Families, Nursing Homes, and Pandemics: In Your Words

Last week I asked those of you with a loved one in a nursing home during the pandemic to respond to a few questions. And you did (thank you!). I planned to write up a summary or assign meaning to your responses. I thought maybe I’d find some themes as I read through them.

Then I realized that this is about you–not about me. I don’t want to assign meaning to your experiences. I see no reason to paraphrase what you’ve told me.

Here is a sampling of responses:

Describe your experiences of having a loved one in nursing home, memory care community, or assisted living during the COVID 19 pandemic?

“I could not visit them. My Mother died in 24-hour care in December of 2020. Fortunately I ignored the staffs direction not to come; I arrived minutes after MOM died.”

What’s frustrating is seeing people in healthcare not taking the virus seriously. I see nurse aids, nursing students, and nurses going to the bar, and the next day going into the nursing homes and hospitals. If I can’t see my grandma, why should the nurse aid who went to the bar be able to see her? There are so many frustrations in the system during this pandemic. I’m willing to do everything I can to keep her safe, but when will we be able to say that the benefits outweigh the risks? Once we’re both vaccinated, why cant I give my grandma a hug before dementia completely engulfs her? It’s a race against the clock.”

Wow…it’s been extremely difficult, to say the least. I went from feeding my mom lunch every day and usually spending 3 hours a day with her to not being able to see her at all. She is at the end of a long battle with Alzheimer’s and is completely nonverbal, so connecting with her through a mask or a window or a computer screen is nearly impossible. She was actually the only person in her small facility (two houses of 14 rooms each) because her hospice aide brought it to her, so she had to be even more isolated and alone for another two weeks, which was even more terrible.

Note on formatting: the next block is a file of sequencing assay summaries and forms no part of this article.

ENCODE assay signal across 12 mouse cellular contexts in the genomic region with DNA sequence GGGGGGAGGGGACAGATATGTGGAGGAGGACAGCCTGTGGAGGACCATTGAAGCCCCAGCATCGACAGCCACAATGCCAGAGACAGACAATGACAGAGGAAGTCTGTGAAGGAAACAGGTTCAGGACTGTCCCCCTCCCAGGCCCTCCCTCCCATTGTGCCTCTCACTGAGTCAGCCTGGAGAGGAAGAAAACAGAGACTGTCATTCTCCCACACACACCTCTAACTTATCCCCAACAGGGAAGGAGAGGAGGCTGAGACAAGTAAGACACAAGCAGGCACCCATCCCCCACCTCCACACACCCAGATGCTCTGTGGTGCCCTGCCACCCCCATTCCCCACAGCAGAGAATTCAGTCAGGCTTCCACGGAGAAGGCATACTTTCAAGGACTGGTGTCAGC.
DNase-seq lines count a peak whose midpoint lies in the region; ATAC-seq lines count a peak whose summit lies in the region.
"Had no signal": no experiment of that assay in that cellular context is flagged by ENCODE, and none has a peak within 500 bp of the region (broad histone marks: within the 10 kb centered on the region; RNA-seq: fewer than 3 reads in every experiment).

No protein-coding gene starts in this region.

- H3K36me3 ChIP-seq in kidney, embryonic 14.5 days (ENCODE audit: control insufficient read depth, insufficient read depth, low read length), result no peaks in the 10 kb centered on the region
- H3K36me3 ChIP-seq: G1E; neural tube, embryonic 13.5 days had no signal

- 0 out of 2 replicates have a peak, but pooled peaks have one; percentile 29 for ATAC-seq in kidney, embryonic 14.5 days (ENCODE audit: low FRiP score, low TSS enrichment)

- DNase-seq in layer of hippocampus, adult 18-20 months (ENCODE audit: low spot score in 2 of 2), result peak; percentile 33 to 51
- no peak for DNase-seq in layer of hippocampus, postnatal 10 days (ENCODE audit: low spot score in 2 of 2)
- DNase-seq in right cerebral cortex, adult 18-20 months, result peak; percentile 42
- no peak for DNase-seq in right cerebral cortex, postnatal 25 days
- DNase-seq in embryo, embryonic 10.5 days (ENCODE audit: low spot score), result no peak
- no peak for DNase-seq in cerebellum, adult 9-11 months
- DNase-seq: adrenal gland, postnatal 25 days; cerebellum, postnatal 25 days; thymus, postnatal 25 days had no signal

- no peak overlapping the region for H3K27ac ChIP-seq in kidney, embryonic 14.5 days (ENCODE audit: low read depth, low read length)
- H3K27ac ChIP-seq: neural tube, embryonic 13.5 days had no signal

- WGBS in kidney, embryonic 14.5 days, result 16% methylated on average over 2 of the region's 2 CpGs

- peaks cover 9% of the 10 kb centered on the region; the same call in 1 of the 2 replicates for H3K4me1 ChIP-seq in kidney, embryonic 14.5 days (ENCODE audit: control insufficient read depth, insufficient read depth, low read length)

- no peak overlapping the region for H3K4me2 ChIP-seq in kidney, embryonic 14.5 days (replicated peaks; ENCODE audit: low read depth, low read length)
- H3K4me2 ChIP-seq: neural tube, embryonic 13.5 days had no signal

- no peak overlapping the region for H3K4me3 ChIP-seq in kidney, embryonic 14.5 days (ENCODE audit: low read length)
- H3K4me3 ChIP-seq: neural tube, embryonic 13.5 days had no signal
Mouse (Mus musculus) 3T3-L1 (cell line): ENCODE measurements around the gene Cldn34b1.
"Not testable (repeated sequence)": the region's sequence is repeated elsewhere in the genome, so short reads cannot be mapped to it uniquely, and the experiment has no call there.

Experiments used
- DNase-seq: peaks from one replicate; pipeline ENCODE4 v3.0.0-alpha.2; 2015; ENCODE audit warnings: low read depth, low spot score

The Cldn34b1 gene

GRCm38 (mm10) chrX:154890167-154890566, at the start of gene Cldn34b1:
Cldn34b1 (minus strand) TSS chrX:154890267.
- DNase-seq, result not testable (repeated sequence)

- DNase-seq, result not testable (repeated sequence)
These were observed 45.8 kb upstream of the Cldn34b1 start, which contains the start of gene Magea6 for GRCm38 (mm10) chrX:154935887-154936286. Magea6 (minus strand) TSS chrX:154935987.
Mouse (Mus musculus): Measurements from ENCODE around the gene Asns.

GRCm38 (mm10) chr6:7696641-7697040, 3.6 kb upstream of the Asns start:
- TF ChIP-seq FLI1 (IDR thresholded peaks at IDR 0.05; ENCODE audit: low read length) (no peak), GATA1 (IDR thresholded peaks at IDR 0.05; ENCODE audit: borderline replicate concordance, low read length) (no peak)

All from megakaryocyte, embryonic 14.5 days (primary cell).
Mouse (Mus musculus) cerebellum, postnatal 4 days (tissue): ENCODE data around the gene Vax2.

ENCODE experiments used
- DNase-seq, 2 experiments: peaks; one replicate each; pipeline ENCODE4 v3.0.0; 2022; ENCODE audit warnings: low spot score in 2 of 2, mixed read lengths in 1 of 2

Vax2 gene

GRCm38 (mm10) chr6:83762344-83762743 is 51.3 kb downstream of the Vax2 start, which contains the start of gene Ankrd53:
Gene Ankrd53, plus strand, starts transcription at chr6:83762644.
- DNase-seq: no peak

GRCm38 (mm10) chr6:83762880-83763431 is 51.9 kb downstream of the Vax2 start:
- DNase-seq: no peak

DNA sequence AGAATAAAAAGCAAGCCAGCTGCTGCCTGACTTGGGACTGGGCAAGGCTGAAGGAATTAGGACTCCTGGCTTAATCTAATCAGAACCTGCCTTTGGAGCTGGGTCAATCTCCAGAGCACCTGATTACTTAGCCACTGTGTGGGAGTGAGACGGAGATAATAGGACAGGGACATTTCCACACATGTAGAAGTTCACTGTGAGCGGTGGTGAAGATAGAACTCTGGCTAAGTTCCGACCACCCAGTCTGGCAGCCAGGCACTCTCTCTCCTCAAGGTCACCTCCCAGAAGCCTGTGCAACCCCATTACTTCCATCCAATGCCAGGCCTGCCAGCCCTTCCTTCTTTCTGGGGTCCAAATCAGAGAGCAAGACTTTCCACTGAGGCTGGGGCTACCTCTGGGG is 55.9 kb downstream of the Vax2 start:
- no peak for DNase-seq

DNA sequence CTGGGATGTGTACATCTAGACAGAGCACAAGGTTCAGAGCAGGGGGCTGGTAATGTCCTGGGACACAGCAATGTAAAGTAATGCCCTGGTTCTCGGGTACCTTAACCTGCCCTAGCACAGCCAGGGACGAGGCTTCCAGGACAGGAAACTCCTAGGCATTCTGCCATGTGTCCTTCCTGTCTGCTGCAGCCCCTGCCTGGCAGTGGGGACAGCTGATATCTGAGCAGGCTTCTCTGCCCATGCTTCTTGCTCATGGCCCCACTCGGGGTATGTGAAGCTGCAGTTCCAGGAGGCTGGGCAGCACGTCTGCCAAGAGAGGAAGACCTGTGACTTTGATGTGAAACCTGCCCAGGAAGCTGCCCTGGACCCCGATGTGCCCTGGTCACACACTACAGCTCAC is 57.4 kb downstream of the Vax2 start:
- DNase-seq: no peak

Mum was so well looked after that she looked better than before the pandemic. Mum understood when we could not come and we called her and kept telling her we loved her and wanted her safe. My mother survived World War 2 and Hitler and she certainly was not going to let a pandemic depress her and it didn’t. I am so proud that she never complained or cried like so many others did during this time. Stoic through living a hard life and being a survivor.

“My mother-in-law (she’s 90)has Alzheimer’s and is in memory care about 2 miles from us. My husband (he’s 66) has Lewy Body Dementia and he is home with me, where I have been working from home since last March. (He is retired, I am not and have a long way to go on that front.) He has been able to see his Mom twice in-person, but head to toe in PPE. The first visit did not go well, he was too PPE’d up for her to recognize him (plus he’s no longer dying his hair), the second time went much better because the staff person in with him was able to help guide them both and because they used the clear shield face mask instead of the more typical one. But then cases spiked in the area, and things had to be locked down again.”

What has been the most difficult part of caring for a loved one in a facility during the pandemic?